ISTANBUL- Hürriyet Daily News
Turkish cook and blogger Özlem Warren has been giving workshops on Ottoman cuisine. Warren is visiting Istanbul to conduct a class at the Istanbul Culinary Institute
Warren is not only a cook but also an admirer of Ottoman cuisine. She is conscious of the fact that it owes much to diversity of cultures that nurtured it through the centuries.
It may sound a little exaggerated when an expatriate says she has become a cook just because she could no longer do without her national dishes, but this is the story behind the longing that brought Özlem Warren back to her homeland to teach a workshop at an Istanbul’s culinary arts institutes.
Warren met a British man and moved to England in 2002. It took her less than a year to recognize the fact that she loved traditional Turkish cuisine too much to live without it.
“That is how I started cooking, and it was not as easy as it may sound, because I could not find most of the fundamental cooking elements abroad, such as biber salçası [red pepper paste],” Warren said.
Warren’s home town is Antakya in the Mediterranean province of Hatay, which is famous for its delicious dishes, delightful mixes of spices and most significantly for its künefe, a traditional dessert with cheese and pastry called “kadayıf.”
Today at 7 p.m., she will be leading a class on Antakya’s specialties, including a walnut, red pepper paste, and olive oil dip that is served on crackers; roasted eggplant salad with yoghurt, garlic and dried mint; tray-baked kebab with potatoes, peppers and tomatoes; and dried apricots with walnuts and vanilla ice cream.
“My cooking became a professional career when we moved to the [United] States in 2003; just a year later, we got married. I started as a volunteer chef and contributed to classes at the Central Market Cooking School in Austin, Texas, which is a culinary arts institute founded by a gourmet supermarket. In 2005 they wanted to hire me as a professional chef; that is how I started to travel, giving workshops at the company’s branches in other cities,” she said.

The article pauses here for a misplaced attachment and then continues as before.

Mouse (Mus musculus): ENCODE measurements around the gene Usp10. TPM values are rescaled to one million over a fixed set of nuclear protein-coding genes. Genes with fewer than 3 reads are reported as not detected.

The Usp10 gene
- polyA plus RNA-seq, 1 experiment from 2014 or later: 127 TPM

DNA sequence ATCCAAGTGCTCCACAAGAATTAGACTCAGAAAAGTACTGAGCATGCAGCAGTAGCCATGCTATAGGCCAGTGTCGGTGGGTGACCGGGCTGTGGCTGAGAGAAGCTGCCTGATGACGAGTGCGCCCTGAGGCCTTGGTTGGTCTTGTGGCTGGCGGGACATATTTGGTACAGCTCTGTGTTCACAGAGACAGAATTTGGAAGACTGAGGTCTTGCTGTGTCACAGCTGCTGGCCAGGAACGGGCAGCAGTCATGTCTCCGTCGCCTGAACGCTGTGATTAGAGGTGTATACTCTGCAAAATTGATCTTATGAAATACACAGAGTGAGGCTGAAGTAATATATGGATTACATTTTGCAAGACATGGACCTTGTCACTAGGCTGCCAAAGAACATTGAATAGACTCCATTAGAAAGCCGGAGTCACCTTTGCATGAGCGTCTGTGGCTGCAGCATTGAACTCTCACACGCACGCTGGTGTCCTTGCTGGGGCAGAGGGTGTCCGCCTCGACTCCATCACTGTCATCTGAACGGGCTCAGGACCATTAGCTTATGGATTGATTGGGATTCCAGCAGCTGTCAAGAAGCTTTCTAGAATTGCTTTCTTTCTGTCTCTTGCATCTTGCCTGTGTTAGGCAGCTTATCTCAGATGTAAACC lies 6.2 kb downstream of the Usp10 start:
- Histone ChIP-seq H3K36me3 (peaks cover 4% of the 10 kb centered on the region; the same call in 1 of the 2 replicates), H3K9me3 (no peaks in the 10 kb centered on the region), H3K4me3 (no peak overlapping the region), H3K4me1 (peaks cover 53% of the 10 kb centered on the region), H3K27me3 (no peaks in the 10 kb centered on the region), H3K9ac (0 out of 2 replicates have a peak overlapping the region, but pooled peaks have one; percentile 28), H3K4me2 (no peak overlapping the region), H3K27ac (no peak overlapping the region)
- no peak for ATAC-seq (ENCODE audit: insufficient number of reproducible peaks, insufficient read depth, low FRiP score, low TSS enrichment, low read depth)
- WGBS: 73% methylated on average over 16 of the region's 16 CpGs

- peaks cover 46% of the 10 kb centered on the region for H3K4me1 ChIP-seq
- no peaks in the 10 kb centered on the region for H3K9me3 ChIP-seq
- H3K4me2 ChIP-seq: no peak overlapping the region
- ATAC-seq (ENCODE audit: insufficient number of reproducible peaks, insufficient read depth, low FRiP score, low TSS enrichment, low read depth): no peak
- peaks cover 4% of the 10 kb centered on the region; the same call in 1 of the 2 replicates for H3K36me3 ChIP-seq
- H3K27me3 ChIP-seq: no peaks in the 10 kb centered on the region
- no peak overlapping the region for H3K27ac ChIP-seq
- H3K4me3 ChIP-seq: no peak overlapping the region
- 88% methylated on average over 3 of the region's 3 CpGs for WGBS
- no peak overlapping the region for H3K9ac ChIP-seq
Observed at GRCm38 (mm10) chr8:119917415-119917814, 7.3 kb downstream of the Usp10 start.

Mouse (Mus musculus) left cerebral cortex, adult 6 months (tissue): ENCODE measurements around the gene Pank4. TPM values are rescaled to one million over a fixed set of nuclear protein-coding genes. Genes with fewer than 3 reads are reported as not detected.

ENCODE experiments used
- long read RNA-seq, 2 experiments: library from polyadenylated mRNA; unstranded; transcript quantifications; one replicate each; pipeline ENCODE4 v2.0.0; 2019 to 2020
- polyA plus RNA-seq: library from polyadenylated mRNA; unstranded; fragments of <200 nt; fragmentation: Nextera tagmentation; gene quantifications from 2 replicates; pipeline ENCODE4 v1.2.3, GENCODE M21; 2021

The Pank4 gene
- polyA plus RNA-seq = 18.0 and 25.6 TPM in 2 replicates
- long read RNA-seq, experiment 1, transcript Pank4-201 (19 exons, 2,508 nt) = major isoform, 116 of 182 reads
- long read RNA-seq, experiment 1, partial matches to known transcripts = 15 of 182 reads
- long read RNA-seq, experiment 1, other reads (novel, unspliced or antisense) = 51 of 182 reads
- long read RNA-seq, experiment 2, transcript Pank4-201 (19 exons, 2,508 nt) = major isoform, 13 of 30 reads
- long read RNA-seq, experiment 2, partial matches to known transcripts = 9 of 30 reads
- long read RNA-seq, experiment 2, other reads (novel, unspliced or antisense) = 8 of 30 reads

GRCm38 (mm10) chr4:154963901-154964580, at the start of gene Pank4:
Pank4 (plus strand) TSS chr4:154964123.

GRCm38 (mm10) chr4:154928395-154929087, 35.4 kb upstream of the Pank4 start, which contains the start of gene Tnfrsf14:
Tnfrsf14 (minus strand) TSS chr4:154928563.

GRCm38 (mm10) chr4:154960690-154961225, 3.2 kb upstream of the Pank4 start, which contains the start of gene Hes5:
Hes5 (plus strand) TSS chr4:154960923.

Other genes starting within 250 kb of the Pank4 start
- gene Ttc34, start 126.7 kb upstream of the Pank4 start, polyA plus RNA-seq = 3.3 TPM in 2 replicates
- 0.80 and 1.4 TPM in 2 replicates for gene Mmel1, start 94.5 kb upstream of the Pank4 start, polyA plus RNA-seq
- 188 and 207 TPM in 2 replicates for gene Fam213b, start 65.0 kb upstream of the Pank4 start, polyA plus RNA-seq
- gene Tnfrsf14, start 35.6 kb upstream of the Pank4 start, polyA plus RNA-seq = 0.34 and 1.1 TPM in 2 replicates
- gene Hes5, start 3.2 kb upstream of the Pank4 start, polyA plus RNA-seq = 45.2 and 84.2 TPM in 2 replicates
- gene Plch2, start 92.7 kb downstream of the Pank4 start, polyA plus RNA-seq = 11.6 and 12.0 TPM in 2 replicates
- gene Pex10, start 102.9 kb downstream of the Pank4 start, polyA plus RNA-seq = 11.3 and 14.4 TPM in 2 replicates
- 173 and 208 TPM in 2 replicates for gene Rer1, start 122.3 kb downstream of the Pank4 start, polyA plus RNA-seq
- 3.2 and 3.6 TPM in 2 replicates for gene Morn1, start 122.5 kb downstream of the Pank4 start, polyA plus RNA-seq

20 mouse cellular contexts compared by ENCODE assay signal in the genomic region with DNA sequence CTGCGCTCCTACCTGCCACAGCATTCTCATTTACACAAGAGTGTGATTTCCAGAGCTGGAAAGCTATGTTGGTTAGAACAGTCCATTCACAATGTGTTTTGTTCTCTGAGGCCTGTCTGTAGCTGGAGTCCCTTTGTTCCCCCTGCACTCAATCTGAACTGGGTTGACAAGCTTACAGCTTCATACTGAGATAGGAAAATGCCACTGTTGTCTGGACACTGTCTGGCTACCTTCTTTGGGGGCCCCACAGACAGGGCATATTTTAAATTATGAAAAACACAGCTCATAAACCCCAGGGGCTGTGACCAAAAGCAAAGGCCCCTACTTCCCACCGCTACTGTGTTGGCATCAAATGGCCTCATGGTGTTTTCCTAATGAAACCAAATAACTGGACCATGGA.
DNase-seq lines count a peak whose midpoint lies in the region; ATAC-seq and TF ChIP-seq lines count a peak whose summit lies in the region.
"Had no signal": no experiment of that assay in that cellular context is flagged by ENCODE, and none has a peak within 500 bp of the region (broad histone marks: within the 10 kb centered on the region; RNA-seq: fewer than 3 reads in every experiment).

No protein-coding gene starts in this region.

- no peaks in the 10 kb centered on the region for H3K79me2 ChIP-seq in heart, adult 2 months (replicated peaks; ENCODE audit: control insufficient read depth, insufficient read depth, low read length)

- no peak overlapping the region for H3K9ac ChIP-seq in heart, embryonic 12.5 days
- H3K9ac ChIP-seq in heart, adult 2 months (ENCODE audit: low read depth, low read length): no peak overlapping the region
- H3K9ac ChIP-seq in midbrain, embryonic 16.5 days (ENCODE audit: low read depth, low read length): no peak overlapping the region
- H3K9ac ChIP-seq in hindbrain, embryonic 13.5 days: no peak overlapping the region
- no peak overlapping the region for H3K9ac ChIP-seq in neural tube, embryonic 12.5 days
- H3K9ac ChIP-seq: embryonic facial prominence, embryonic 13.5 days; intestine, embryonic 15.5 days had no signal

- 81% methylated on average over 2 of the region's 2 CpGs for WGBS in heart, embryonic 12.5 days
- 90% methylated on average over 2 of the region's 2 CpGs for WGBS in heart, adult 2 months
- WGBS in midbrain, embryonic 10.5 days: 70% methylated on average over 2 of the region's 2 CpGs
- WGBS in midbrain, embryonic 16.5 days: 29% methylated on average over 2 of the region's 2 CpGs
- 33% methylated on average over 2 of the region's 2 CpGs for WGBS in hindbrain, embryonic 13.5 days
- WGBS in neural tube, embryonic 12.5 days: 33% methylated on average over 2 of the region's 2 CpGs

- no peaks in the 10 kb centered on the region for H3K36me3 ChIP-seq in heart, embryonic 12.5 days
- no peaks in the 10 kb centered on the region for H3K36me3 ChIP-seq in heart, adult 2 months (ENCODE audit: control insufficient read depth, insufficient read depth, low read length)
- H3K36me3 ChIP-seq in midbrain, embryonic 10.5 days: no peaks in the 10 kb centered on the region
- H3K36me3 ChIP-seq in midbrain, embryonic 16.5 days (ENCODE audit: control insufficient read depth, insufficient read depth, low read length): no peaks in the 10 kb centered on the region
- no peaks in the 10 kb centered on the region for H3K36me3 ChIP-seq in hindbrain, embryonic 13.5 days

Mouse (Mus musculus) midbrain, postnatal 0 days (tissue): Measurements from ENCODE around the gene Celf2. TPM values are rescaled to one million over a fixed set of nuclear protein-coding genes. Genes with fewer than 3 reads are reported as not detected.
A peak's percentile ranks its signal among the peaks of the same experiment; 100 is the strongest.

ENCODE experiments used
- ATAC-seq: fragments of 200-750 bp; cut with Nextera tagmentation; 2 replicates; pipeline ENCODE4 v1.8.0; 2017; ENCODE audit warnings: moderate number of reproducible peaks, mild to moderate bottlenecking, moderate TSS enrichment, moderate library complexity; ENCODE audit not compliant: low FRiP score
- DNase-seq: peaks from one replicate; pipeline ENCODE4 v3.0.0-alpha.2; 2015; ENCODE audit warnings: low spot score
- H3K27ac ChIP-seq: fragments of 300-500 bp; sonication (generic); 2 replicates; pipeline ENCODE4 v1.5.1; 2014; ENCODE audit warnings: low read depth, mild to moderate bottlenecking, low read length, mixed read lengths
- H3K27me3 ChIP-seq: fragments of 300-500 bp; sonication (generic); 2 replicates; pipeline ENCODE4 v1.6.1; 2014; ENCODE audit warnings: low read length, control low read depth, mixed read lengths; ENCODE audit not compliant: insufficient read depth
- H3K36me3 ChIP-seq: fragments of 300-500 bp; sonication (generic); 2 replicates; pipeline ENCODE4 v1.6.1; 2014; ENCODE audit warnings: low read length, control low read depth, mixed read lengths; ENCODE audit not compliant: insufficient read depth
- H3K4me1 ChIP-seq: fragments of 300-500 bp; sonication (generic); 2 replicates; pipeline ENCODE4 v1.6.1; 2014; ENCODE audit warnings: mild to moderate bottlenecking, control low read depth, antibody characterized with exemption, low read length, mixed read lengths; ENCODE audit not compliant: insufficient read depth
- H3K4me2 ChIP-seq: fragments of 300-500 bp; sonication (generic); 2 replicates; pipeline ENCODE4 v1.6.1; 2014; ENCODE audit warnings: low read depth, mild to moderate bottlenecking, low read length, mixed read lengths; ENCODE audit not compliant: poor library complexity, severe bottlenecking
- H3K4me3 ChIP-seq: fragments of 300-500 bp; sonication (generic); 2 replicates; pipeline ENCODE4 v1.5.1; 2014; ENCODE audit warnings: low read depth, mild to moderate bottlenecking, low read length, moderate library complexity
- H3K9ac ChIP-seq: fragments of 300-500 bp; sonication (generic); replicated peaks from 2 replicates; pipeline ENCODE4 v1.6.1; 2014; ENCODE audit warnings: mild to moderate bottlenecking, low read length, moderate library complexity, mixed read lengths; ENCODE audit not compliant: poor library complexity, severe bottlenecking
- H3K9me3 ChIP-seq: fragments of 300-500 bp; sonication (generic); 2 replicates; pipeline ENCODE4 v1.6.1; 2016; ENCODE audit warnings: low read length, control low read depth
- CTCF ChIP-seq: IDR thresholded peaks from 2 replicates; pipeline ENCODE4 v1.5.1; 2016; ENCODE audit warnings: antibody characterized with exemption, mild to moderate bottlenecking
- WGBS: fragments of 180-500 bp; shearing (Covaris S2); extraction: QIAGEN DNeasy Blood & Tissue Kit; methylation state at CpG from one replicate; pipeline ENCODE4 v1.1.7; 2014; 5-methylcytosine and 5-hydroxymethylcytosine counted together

Warren is very pleased by the foreign interest in Ottoman cuisine, saying her classes have always been fully booked. “Some of the participants have said the classes inspired them to travel to Turkey, which is very flattering for me.”
This success inspired her to organize cultural tours to Turkey, and she brought Americans gourmands to Turkey on tours she organized once a year until she moved back to her husband’s homeland in 2009.
“When I moved back to the U.K., I had become a cook, but picking up the same career in another country took me some time. I decided to start with a blog; blogging was on the rise then. It turned out successfully, and I started to give online cooking classes. Now I also have a Facebook page which is as active as the blog itself. People from all over the world get in touch with through my web contacts to get classes,” said Warren, who gives a workshop every month in Waybridge, Surrey, where she is currently based.
Warren’s Wordpress blog, “Özlem’s Turkish Table,” can be found at ozlemsturkishtable.com. ‘We could better promote our cuisine abroad’
Warren is not only a cook but also an admirer of Ottoman cuisine, and she is conscious of the fact that it owes much to the diversity of cultures that nurtured it through the centuries.
“My experiences prove that there is a noteworthy interest in Ottoman cuisine abroad, and we could better promote it to turn in it into a tourism opportunity with a little support from the Culture and Tourism Ministry,” Warren said.
The rising trend toward healthy eating is an opportunity to spread the word about Ottoman cuisine, which is full of healthy vegetable dishes, she said.
“What I have observed about Anglo-American eating habits is that they love spicy dishes, and they attach great importance to seasonal consistency in their daily diets. They do not want to spend too much time on cooking because of their pressing daily schedules. That is probably why they love our mezes so much,” the chef said.
That is why she reconfigures traditional recipes for practical cooking. “The most important aspect of what I do is substitution. In börek recipes, for example, I replace Turkish yufka with filo pastry. Another important aspect is standardization. Our recipes measure contents by cups and spoonfuls, whereas I convert them to ounces and grams. Our famous ‘earlobe consistency’ hardly works with foreigners,” she said.
Warren measures the success of her classes by their material results, saying, “If the workshop participant can repeat the recipe on her own the following day, that means my mission is accomplished.”
Warren has gained acknowledgement for her eggplant börek recipe through New York-based web portal “Foods of Turkey,” and her great ambition is to write a bilingual cookbook on Ottoman cuisine.